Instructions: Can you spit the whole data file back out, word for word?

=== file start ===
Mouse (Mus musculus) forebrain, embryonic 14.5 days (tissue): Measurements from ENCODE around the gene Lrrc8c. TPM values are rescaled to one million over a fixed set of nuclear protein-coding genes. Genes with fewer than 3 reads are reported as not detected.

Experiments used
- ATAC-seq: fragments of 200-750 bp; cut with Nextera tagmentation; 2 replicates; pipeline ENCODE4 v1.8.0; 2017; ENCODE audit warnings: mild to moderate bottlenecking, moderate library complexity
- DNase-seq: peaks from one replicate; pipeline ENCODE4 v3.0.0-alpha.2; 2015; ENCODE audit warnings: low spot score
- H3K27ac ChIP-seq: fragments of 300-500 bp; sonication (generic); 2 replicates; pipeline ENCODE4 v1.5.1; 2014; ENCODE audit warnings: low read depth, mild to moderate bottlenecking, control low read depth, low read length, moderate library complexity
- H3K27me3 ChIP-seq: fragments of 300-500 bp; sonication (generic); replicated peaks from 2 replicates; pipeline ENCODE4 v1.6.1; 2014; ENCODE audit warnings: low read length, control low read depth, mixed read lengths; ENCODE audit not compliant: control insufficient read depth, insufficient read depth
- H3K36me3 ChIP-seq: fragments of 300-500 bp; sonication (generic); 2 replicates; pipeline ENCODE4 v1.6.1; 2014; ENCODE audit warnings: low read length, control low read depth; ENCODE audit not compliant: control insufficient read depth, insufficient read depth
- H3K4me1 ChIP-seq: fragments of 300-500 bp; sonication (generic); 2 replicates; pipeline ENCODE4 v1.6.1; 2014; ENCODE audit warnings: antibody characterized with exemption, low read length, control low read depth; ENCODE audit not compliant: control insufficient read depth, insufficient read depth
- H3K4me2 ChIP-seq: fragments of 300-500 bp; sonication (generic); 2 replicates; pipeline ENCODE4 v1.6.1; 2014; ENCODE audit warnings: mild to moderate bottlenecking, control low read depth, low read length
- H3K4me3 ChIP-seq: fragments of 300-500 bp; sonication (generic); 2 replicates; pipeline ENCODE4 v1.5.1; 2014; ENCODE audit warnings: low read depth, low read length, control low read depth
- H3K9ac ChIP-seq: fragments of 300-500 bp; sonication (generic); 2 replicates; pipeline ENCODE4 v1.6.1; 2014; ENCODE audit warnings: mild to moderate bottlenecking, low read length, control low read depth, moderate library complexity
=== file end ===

Mouse (Mus musculus) forebrain, embryonic 14.5 days (tissue): Measurements from ENCODE around the gene Lrrc8c. TPM values are rescaled to one million over a fixed set of nuclear protein-coding genes. Genes with fewer than 3 reads are reported as not detected.

Experiments used
- ATAC-seq: fragments of 200-750 bp; cut with Nextera tagmentation; 2 replicates; pipeline ENCODE4 v1.8.0; 2017; ENCODE audit warnings: mild to moderate bottlenecking, moderate library complexity
- DNase-seq: peaks from one replicate; pipeline ENCODE4 v3.0.0-alpha.2; 2015; ENCODE audit warnings: low spot score
- H3K27ac ChIP-seq: fragments of 300-500 bp; sonication (generic); 2 replicates; pipeline ENCODE4 v1.5.1; 2014; ENCODE audit warnings: low read depth, mild to moderate bottlenecking, control low read depth, low read length, moderate library complexity
- H3K27me3 ChIP-seq: fragments of 300-500 bp; sonication (generic); replicated peaks from 2 replicates; pipeline ENCODE4 v1.6.1; 2014; ENCODE audit warnings: low read length, control low read depth, mixed read lengths; ENCODE audit not compliant: control insufficient read depth, insufficient read depth
- H3K36me3 ChIP-seq: fragments of 300-500 bp; sonication (generic); 2 replicates; pipeline ENCODE4 v1.6.1; 2014; ENCODE audit warnings: low read length, control low read depth; ENCODE audit not compliant: control insufficient read depth, insufficient read depth
- H3K4me1 ChIP-seq: fragments of 300-500 bp; sonication (generic); 2 replicates; pipeline ENCODE4 v1.6.1; 2014; ENCODE audit warnings: antibody characterized with exemption, low read length, control low read depth; ENCODE audit not compliant: control insufficient read depth, insufficient read depth
- H3K4me2 ChIP-seq: fragments of 300-500 bp; sonication (generic); 2 replicates; pipeline ENCODE4 v1.6.1; 2014; ENCODE audit warnings: mild to moderate bottlenecking, control low read depth, low read length
- H3K4me3 ChIP-seq: fragments of 300-500 bp; sonication (generic); 2 replicates; pipeline ENCODE4 v1.5.1; 2014; ENCODE audit warnings: low read depth, low read length, control low read depth
- H3K9ac ChIP-seq: fragments of 300-500 bp; sonication (generic); 2 replicates; pipeline ENCODE4 v1.6.1; 2014; ENCODE audit warnings: mild to moderate bottlenecking, low read length, control low read depth, moderate library complexity